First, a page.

You’ve seen them before. The light-hearted, big (usually American) family gathering wedding movie where personal issues resurface, secrets collide and calamity ensues. However, it’s always the overriding sense of warmth within these films (I hope you don’t need me to list examples by the way) that endures within the narrative and wins out in the end. The Big Wedding boasts a lusty cast with the likes of Robert De Niro, Diane Keaton, Robin Williams, Susan Sarandon, Amanda Seyfried, Topher Grace, Katherine Heigl and Ben Barnes.

Notwithstanding, the huge cast plays a rather irresolute role in the overall success of the film. What I mean to say is, with none of these established stars really providing the goods they are know best for to elevate the material; most of the roles would have been just as well served played by unknowns. To be totally honest, it may have even aided my belief in the characters and I wouldn’t have been plagued be flashbacks of roles the likes of De Niro used to push for.

In a nutshell, The Big Wedding centres on the Griffin family. De Niro plays Don Griffin, who’s currently savouring a relationship with his divorced wife’s best friend. Don has a son, a daughter and an adopted son – Alejandro, and it’s Alejandro who’s getting married. Each character, of course, has their own personal malaise to deal with but it’s the news that Alejandro’s devout Catholic biological mother, Madonna (Patricia Rae), will be attending the wedding that causes the central friction, meaning Don and his ex-wife have to pretend they’re still a happily married couple.

So what I can I say about The Big Wedding that you won’t have already guessed going into it?

I guess an obvious matter to address from that previous riddle-like line is my implication that The Big Wedding is predictable. In short, I suppose it will be for most viewers. Having said that, this in no way means it’s all been there, done that, bought the T-shirt bunk. Although the sterner beasts among you will think the latter, I’m going to go out on a limb here (but just the one) and suggest that the film has some nuggets that will certainly bring out a grin on your face. For the benefit of those who didn’t give up after my use of the word predictable, on the basis of my underlying negativity, let’s start on a good foot.

First and foremost, The Big Wedding never overdoes melodrama and never becomes overly sappy. Yes, there are one or two heart-to-hearts and moments of angst, but these moments aren’t dwelled upon meaning the potential fluff is reigned in. Second, I appreciate the fact that there’s no villain – I don’t know why, I just do. Even the characters you’d expect to be portrayed as jerks aren’t ever really vilified and are still accepted by the film’s end. The overriding strength of The Big Wedding is that it is filled with a plethora of divergent characters who are very likeable. The film feels like one of those lazy Saturday afternoon movies everyone loves to watch lounging around on the sofa.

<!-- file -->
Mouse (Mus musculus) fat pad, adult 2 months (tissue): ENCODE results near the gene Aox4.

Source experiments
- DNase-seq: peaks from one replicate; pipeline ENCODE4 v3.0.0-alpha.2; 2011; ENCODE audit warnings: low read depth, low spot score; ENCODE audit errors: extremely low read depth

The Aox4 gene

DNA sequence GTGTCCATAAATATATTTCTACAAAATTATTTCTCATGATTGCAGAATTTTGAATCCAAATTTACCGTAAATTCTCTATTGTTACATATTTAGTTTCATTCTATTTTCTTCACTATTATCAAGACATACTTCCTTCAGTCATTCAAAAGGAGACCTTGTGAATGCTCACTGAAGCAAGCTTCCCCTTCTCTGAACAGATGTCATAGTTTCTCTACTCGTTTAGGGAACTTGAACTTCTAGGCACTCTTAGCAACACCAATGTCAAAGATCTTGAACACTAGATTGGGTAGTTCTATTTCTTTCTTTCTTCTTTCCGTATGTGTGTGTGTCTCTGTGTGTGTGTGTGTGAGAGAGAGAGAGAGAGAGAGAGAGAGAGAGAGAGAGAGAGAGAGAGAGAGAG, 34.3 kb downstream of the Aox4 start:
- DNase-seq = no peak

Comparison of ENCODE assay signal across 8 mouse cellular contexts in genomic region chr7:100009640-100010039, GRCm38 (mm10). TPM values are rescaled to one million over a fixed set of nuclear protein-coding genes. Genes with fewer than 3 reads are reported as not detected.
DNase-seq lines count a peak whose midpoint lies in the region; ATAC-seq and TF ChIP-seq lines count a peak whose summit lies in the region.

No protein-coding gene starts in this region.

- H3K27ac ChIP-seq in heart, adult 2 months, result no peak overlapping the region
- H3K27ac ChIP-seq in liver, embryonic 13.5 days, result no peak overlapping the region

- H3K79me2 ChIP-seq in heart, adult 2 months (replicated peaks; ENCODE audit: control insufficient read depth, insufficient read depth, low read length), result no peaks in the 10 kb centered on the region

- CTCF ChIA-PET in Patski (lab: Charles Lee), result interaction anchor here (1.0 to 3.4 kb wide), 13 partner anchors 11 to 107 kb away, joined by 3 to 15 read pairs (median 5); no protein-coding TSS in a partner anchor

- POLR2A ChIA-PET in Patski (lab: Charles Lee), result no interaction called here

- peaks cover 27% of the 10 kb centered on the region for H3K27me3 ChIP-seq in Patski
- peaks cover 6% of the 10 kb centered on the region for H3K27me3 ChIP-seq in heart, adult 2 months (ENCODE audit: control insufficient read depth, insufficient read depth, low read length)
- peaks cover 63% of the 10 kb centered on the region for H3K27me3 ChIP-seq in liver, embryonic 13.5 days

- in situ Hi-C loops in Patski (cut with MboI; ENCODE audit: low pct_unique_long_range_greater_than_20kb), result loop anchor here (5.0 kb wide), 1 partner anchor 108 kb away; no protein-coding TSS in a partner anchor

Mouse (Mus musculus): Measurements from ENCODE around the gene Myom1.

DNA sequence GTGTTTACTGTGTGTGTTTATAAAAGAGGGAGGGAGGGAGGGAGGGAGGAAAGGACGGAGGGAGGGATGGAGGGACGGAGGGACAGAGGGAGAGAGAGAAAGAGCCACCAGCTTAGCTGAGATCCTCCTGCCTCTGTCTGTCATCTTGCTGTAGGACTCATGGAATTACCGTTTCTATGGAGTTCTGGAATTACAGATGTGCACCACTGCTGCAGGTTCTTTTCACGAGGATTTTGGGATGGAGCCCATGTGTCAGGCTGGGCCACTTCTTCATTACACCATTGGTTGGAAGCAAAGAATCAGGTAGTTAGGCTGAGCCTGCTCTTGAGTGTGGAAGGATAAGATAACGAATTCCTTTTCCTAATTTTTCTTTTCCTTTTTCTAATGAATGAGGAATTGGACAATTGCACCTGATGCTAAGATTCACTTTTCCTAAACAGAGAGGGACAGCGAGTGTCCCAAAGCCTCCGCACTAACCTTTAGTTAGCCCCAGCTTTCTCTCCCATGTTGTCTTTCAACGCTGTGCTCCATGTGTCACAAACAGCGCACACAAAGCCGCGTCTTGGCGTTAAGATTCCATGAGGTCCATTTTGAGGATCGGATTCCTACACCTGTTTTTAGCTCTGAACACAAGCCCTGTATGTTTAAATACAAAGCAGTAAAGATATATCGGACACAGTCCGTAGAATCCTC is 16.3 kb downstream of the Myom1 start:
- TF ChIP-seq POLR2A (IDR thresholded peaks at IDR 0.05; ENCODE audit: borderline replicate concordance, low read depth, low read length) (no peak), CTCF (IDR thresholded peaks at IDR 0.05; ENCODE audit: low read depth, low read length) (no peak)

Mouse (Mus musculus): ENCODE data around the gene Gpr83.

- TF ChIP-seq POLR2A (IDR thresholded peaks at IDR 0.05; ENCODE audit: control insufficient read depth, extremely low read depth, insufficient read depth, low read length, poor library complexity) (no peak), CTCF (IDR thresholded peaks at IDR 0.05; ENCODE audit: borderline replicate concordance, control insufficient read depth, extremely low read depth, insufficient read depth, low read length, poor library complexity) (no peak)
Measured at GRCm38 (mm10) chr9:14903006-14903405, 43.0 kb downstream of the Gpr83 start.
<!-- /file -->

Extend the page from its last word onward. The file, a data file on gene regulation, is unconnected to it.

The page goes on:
This begs the question as to why this film might not be such a fulfilling cinema experience. The scripting is somewhat disparate, the plot is particularly lightweight, and the general setting just doesn’t feel as realistic as it probably could have and should have. Given the film’s task in hand, the last point is actually fairly minor, so I’ll get to the main stumbling block – the comedy! Whilst minor retorts between characters are actually fairly amusing, the big gags, the slapstick, set pieces, and the plot climaxes don’t quite hit home, especially in terms of humour. This is partly because the comedy is a bit too predictable, terribly telegraphed and executed but it’s also down to the iffy plot devices they’ve had to put in place to reach these culminations – Don being drunk out of nowhere is a particular example.

Overall, there will be films a lot worse to come out this year and The Big Wedding will certainly cater for an audience, providing them a very rewarding experience. After all, despite any shortcomings, the film is adeptly put together, relatively inoffensive and will most likely have you leaving the auditorium on a high. It is just a shame and a surprise that, given the talent involved, I can’t help but think you’ll be wanting or expecting something more. You’re also probably wondering, an entire film review of a comedy with Robin Williams and I didn’t even mention him (not sure if that’s my fault or theirs).

The Big Wedding will be celebrated from the 29th of May in UK cinemas.